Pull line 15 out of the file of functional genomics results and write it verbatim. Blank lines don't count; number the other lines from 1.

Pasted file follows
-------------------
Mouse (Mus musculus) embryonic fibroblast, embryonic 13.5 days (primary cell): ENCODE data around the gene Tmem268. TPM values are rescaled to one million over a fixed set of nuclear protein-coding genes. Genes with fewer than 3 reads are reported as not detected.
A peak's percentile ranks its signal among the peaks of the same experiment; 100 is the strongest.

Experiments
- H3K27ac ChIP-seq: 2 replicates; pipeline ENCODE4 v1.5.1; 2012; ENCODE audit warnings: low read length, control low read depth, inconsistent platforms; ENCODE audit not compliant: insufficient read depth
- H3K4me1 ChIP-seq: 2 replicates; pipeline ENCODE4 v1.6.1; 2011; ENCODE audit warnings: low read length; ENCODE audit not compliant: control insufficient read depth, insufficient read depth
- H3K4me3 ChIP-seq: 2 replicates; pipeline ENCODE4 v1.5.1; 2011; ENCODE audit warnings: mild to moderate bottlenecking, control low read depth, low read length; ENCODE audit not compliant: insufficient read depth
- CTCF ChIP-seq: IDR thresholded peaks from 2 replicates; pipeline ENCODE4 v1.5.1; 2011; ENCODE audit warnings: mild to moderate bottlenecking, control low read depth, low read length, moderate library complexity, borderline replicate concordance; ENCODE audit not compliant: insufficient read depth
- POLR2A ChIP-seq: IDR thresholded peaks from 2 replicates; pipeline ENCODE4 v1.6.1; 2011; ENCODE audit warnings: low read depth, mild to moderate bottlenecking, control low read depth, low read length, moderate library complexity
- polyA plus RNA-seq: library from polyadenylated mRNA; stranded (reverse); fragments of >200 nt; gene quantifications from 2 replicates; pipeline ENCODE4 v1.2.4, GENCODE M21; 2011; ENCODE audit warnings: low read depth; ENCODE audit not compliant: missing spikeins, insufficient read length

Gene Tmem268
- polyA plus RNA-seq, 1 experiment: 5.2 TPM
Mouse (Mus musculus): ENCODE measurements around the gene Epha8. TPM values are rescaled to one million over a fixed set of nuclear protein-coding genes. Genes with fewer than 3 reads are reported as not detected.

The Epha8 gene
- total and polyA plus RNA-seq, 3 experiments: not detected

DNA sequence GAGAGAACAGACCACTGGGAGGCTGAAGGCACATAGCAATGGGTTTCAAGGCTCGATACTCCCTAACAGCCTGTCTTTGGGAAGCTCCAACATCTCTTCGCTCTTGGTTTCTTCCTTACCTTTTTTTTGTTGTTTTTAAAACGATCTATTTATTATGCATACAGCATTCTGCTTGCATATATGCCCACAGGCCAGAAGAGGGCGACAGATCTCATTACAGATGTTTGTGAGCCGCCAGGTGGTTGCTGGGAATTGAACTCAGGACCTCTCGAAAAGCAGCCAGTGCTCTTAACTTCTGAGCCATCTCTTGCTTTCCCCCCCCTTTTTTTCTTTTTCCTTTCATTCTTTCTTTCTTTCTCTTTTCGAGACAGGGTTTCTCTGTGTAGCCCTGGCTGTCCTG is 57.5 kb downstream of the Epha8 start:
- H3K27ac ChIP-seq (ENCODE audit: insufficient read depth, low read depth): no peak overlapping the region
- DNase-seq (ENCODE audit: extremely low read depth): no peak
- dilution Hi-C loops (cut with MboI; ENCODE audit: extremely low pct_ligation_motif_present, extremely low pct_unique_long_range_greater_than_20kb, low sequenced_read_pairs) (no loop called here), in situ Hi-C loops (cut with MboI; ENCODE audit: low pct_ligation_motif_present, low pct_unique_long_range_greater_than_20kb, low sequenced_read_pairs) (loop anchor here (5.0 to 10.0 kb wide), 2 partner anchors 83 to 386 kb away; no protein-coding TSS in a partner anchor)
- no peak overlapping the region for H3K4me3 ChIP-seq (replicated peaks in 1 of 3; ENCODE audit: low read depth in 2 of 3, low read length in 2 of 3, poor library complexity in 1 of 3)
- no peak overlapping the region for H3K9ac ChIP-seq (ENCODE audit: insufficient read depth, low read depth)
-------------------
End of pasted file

DNA sequence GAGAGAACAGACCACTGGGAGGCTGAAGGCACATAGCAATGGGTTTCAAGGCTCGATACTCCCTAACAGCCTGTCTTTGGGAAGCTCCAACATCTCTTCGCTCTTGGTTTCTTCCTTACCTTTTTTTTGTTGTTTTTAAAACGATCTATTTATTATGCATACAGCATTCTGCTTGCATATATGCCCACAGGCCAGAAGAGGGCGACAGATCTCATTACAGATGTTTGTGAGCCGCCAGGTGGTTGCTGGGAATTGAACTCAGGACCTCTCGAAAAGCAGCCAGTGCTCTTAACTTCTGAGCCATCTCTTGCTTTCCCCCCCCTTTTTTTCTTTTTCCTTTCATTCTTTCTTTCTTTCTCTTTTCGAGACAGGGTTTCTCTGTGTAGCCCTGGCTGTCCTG is 57.5 kb downstream of the Epha8 start: